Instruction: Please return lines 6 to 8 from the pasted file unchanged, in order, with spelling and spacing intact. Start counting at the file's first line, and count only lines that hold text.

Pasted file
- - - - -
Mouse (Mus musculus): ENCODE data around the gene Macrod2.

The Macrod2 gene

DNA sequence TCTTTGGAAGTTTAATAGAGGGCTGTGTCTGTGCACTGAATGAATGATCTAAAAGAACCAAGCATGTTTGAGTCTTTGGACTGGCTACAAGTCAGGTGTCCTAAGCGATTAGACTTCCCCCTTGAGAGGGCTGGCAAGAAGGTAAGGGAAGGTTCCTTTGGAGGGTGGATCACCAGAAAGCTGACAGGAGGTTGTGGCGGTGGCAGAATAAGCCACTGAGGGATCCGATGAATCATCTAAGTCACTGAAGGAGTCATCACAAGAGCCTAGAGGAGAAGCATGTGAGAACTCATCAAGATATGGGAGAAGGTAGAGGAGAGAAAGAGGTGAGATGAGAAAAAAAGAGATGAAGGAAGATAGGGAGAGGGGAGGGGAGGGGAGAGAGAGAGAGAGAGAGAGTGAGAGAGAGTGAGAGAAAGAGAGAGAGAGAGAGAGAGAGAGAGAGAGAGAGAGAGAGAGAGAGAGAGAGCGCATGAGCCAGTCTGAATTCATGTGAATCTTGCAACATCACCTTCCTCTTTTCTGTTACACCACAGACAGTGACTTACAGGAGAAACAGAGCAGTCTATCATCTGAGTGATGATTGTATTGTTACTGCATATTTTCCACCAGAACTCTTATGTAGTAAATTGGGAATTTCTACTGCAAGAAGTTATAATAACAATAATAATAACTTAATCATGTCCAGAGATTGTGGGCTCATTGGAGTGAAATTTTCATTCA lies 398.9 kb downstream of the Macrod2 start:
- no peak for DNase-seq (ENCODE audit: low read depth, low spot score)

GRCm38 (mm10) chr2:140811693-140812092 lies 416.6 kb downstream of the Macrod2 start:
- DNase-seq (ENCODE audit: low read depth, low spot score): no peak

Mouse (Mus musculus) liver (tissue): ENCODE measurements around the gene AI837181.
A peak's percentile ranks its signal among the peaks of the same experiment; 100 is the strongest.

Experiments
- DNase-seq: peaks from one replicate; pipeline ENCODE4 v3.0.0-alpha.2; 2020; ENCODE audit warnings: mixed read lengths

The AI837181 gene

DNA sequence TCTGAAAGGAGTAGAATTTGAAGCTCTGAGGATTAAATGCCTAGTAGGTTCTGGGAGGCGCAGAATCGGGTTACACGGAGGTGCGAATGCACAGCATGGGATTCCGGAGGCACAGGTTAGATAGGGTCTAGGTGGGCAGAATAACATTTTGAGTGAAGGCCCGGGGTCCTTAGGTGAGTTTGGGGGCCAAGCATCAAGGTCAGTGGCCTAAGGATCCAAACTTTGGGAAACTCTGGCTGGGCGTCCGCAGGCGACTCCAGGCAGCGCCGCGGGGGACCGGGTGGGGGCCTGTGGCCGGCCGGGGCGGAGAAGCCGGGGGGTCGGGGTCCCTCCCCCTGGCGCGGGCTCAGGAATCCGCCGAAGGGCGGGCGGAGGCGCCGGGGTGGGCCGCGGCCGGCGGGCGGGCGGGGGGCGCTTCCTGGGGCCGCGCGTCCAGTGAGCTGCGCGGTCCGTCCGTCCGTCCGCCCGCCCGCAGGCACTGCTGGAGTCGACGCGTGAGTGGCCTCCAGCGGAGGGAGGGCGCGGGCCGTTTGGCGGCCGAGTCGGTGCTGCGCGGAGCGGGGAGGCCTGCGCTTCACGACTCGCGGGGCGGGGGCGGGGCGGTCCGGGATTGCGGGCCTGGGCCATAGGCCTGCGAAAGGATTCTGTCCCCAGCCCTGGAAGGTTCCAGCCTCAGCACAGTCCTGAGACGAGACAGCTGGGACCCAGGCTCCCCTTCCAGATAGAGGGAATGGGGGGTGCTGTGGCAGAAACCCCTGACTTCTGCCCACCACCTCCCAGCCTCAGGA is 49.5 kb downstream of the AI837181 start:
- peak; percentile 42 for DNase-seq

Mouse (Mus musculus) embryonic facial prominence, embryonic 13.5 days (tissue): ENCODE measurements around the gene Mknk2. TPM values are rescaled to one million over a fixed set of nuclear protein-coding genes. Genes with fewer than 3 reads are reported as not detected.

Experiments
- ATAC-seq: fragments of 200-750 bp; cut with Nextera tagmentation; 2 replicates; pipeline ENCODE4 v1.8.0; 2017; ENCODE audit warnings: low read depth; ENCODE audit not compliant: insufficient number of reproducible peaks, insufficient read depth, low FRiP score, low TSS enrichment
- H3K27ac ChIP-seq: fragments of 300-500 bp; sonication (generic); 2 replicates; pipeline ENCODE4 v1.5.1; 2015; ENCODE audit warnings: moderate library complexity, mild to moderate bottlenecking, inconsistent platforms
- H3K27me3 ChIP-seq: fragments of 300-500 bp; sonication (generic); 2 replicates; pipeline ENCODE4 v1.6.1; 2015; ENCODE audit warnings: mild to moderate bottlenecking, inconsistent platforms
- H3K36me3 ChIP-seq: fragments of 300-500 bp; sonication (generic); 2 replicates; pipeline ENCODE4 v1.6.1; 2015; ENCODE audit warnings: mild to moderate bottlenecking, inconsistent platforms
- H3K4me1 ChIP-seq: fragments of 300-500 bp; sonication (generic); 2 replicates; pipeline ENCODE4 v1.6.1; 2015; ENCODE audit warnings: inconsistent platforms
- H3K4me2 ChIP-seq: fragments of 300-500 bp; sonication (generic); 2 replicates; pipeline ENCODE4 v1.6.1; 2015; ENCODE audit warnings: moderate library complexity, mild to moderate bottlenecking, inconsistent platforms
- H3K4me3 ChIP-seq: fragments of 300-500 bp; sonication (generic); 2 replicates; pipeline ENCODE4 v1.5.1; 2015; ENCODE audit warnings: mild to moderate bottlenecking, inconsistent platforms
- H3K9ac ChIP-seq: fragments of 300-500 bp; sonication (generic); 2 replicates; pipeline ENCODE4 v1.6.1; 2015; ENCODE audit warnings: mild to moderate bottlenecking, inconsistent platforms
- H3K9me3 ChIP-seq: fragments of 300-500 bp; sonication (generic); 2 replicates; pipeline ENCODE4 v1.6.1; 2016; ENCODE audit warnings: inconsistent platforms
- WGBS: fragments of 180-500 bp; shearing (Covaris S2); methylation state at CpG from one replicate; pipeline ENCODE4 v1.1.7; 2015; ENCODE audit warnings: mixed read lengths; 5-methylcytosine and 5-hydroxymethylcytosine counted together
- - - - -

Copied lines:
- DNase-seq (ENCODE audit: low read depth, low spot score): no peak

Mouse (Mus musculus) liver (tissue): ENCODE measurements around the gene AI837181.
A peak's percentile ranks its signal among the peaks of the same experiment; 100 is the strongest.